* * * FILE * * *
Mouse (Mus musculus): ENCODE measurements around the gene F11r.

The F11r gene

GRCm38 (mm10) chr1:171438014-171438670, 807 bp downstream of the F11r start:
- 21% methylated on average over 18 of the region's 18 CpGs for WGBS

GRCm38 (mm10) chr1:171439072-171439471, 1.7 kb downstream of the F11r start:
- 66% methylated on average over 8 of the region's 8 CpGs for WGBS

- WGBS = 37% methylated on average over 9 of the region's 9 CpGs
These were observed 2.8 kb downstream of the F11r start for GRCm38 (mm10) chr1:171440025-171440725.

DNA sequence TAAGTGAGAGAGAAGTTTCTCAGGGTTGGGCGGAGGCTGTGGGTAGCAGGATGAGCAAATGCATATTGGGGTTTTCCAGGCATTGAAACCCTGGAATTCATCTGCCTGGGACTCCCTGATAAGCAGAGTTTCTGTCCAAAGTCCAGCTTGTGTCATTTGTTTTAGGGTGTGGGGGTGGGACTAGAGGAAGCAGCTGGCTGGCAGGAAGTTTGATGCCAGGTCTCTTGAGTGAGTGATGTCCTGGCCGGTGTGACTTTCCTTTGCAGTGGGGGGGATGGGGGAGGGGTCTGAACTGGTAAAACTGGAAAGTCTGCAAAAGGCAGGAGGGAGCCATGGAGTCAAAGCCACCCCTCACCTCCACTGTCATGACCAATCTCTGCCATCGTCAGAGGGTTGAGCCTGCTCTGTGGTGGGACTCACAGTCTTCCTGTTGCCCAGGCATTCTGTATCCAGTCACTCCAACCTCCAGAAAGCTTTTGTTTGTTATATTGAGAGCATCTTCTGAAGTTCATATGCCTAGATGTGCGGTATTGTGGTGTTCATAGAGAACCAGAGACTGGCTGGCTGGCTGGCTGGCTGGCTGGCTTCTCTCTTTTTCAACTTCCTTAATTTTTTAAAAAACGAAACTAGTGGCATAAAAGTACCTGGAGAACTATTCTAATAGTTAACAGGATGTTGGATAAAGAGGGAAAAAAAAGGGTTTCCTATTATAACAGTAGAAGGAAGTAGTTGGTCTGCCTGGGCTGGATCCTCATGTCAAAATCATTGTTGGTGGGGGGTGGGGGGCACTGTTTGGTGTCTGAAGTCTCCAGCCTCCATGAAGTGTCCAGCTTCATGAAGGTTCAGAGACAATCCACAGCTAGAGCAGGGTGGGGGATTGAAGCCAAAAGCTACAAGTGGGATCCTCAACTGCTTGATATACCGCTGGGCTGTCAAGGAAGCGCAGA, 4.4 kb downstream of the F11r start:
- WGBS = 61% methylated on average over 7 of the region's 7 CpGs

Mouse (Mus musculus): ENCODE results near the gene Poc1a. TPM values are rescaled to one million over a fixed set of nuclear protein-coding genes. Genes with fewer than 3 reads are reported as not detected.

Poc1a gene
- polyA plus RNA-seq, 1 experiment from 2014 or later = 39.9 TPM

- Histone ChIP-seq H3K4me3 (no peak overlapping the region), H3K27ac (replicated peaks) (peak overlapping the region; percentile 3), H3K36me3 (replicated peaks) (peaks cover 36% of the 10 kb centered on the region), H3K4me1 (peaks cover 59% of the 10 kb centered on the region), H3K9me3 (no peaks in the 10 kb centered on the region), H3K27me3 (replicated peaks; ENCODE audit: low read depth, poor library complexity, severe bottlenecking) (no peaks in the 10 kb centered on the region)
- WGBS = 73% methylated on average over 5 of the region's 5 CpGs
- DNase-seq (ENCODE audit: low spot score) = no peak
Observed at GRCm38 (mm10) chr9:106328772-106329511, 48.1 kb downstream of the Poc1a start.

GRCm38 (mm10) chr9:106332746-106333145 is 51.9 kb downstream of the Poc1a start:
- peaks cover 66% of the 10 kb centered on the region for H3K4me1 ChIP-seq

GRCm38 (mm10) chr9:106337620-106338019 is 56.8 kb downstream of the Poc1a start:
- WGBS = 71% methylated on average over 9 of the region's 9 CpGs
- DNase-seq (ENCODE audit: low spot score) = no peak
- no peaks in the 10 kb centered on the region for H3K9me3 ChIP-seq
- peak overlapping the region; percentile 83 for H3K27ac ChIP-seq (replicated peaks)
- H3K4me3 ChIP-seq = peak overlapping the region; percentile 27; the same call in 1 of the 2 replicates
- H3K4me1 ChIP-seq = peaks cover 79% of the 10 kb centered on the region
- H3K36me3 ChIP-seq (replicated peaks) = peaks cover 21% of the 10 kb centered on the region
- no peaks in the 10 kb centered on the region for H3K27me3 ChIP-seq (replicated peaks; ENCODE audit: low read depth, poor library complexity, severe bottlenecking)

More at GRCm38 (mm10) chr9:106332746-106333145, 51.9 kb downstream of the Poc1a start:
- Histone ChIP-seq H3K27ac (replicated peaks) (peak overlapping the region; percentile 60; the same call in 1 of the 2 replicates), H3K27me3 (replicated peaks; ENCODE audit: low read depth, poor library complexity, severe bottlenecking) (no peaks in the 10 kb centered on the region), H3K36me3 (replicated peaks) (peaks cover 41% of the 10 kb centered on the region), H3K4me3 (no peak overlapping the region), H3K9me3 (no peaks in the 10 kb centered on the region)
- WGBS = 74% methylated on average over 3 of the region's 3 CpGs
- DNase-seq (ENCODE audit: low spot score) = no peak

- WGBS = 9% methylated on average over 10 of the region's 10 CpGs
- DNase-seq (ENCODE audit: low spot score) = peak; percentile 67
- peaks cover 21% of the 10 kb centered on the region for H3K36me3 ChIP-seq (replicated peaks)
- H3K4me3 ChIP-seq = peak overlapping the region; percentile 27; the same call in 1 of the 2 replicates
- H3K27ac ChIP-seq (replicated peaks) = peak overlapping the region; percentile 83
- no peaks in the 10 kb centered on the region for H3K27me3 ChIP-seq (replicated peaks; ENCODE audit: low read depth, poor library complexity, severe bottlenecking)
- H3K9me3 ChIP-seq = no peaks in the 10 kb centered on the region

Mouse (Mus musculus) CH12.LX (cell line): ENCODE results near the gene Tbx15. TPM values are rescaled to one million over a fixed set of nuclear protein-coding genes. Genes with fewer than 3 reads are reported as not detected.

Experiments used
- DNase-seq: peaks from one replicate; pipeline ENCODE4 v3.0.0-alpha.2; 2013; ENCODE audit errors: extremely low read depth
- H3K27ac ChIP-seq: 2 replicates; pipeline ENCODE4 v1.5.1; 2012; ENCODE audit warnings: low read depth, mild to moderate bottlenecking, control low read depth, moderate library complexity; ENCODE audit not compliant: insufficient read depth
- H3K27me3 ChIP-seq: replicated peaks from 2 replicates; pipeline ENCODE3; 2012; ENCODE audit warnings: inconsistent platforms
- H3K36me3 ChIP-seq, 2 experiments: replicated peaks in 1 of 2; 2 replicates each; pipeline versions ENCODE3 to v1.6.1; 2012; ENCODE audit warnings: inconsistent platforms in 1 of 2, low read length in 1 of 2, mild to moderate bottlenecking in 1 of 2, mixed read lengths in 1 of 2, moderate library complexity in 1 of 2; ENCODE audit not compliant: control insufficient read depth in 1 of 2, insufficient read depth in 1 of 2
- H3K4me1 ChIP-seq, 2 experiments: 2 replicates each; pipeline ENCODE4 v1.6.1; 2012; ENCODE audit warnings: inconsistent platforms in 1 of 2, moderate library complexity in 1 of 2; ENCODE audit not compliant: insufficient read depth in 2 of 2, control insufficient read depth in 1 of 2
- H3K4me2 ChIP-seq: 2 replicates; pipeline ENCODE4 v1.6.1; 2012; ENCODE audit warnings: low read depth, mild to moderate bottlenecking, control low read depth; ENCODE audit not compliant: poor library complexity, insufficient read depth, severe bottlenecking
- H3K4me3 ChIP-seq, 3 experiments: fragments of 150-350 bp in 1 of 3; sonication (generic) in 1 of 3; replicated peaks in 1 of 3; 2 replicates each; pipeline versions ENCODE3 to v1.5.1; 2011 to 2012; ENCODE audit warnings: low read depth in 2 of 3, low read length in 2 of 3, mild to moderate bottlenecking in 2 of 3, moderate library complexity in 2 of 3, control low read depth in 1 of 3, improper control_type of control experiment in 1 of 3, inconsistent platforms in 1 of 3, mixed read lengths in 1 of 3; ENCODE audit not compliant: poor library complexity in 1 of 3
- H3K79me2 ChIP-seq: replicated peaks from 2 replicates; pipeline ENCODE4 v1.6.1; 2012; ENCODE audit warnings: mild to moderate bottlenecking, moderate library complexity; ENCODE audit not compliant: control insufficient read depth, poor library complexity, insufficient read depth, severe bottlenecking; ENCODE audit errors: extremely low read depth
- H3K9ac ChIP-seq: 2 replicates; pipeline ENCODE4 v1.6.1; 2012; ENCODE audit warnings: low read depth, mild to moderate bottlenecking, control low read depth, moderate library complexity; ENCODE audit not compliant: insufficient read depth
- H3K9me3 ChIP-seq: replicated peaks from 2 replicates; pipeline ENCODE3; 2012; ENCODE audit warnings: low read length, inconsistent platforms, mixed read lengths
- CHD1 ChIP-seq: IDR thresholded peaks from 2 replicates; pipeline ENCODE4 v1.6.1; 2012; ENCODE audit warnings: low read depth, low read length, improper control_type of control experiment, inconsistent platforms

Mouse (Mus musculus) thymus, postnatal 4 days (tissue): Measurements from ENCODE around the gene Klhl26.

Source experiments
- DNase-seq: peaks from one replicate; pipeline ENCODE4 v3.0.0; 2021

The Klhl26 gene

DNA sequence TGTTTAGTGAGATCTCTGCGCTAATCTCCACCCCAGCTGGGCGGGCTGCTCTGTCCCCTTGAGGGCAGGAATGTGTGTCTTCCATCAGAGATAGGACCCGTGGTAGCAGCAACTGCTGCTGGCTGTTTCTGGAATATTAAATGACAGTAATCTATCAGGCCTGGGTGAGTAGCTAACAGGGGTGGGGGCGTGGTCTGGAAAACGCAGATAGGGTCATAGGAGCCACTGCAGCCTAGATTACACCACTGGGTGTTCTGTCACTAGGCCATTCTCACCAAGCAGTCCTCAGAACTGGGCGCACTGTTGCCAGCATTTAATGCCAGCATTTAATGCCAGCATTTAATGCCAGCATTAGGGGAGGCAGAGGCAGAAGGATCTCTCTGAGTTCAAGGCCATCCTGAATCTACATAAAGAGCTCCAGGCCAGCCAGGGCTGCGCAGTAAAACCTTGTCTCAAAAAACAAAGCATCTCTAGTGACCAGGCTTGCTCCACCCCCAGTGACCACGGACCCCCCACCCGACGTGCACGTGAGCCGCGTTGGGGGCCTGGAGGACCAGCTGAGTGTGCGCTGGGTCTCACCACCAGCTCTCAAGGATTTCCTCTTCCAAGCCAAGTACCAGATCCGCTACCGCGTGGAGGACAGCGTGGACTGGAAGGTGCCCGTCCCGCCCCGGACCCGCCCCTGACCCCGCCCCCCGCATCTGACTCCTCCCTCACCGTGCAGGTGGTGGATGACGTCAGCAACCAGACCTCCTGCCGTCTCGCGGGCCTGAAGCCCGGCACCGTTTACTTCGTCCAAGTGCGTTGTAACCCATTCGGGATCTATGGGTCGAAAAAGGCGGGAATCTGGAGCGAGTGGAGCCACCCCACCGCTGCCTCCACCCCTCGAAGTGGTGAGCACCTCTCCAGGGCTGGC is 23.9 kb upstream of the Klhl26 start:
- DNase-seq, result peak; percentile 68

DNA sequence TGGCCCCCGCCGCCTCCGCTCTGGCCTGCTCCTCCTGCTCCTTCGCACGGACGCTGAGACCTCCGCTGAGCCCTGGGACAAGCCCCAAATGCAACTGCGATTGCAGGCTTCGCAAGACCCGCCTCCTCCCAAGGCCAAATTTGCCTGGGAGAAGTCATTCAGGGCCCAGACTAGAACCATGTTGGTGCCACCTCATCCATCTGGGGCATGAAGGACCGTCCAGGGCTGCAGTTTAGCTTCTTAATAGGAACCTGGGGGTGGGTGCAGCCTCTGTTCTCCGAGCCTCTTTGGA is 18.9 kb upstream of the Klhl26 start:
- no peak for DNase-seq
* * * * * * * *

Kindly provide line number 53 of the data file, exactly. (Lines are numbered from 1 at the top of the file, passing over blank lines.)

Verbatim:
Mouse (Mus musculus) thymus, postnatal 4 days (tissue): Measurements from ENCODE around the gene Klhl26.